loosen the soil. The soil could then be removed from the canal using large baskets. Variations on the simple
"leveling frame," used in many preindustrial agrarian societies, could have been employed to establish canal
gradients. It has been suggested that water may have been carried along in the canal during construction to
wet down or "loosen" the soil. However, such a system would have required much more labor and time. The
inundated canal would have to have been dammed and the water allowed to dissipate before the work could resume.
Recent reconstructions of prehistoric canals suggests that approximately 800,000 cubic meters of soil may have
been removed for the construction of the main canals in Canal System 2 during both the Colonial and Classic
periods, and in excess of 400,000 cubic meters during the Sedentary period (A.D. 900-1100).
The amount of labor required to construct the canal system was partially dependent on the volume of water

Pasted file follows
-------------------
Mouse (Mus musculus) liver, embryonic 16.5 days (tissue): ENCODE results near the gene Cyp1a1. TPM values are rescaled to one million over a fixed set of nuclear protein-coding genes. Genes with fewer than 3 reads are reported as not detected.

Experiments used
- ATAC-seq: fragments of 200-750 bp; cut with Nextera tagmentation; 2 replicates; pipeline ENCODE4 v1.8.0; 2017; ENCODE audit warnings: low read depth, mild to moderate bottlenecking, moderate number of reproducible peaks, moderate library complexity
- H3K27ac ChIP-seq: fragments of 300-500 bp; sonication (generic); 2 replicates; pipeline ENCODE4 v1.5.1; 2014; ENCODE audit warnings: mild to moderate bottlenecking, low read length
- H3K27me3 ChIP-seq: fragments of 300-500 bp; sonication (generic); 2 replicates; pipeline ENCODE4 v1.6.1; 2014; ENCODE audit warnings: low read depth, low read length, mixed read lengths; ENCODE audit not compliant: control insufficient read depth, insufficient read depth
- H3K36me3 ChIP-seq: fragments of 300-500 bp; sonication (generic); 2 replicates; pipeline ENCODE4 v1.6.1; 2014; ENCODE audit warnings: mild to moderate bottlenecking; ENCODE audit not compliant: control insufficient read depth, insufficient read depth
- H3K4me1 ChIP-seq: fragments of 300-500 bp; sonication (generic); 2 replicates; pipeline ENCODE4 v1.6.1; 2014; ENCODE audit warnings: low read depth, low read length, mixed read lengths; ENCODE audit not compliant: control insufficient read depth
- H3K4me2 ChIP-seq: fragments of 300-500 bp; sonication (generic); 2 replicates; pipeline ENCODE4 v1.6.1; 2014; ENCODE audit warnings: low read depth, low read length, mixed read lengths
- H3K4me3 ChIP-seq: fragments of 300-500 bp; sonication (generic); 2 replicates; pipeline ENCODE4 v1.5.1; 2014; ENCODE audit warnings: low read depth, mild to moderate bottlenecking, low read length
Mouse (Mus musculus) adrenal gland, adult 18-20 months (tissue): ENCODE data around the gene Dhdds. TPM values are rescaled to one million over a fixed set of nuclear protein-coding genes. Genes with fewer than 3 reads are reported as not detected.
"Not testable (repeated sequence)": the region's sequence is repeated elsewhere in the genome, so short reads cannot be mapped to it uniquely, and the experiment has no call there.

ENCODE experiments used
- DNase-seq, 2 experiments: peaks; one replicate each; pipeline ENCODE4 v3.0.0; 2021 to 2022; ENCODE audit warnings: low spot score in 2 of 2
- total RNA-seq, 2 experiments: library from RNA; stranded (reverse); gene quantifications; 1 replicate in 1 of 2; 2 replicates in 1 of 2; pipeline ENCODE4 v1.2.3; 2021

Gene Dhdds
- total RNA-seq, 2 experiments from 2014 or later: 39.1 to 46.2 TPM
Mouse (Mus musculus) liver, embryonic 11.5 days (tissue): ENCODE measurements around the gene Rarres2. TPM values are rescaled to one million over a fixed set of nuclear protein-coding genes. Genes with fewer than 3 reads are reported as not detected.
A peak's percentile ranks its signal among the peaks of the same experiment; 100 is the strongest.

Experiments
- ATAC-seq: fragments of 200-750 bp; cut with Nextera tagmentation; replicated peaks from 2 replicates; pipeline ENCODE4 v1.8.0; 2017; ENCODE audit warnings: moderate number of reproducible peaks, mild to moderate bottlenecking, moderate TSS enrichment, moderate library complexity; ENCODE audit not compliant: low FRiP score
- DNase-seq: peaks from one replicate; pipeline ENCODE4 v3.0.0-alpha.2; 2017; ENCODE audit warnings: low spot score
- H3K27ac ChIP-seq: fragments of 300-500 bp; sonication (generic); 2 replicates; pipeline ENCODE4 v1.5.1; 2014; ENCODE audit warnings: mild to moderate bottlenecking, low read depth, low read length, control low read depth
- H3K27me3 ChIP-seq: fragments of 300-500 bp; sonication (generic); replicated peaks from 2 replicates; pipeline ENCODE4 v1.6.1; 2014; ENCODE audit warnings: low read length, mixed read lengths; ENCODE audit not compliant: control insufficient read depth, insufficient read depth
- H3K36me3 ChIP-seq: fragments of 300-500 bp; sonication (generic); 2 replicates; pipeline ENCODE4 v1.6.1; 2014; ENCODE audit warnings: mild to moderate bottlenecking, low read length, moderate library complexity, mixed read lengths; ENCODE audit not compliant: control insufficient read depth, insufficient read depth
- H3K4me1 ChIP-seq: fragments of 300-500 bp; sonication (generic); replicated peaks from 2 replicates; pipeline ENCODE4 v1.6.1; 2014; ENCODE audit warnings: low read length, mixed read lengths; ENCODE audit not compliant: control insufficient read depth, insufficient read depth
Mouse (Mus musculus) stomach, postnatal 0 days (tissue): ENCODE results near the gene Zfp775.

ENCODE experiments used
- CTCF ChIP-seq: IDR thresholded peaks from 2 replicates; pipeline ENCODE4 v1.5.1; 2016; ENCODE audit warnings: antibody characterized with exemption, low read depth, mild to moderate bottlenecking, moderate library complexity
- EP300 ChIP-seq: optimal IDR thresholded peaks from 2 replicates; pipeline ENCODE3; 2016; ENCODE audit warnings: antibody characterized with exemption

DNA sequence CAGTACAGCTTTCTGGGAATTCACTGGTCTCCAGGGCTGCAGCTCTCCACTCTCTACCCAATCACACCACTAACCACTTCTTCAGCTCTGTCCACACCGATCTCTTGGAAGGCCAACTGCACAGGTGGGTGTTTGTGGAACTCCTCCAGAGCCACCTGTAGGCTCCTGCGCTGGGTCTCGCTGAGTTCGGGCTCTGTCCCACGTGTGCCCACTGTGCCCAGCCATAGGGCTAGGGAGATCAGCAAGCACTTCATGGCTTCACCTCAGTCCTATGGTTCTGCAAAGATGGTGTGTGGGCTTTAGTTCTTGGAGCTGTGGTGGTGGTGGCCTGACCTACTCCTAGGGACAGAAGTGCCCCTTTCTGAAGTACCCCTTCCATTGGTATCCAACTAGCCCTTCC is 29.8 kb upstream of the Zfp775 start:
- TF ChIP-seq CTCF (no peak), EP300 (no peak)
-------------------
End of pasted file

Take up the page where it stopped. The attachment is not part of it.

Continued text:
flowing in the Salt River. In both the late Colonial and Classic periods, the Hohokam experienced frequent
flooding on the river. The flood waters often damaged or destroyed the canals, which were then redesigned
and rebuilt. It is difficult to estimate the actual time and effort required for the construction of the
main canals. Many factors, including the amount of soil a worker can remove in a day, the number of hours
worked in a day, the number of individuals working, and the number of continuous or discontinuous days/seasons
over which the work is done, all affect estimates of time and labor expended. Given the ability of a single
worker to move 3 m3 of soil per day, the construction of many canals would require in excess of 25,000 person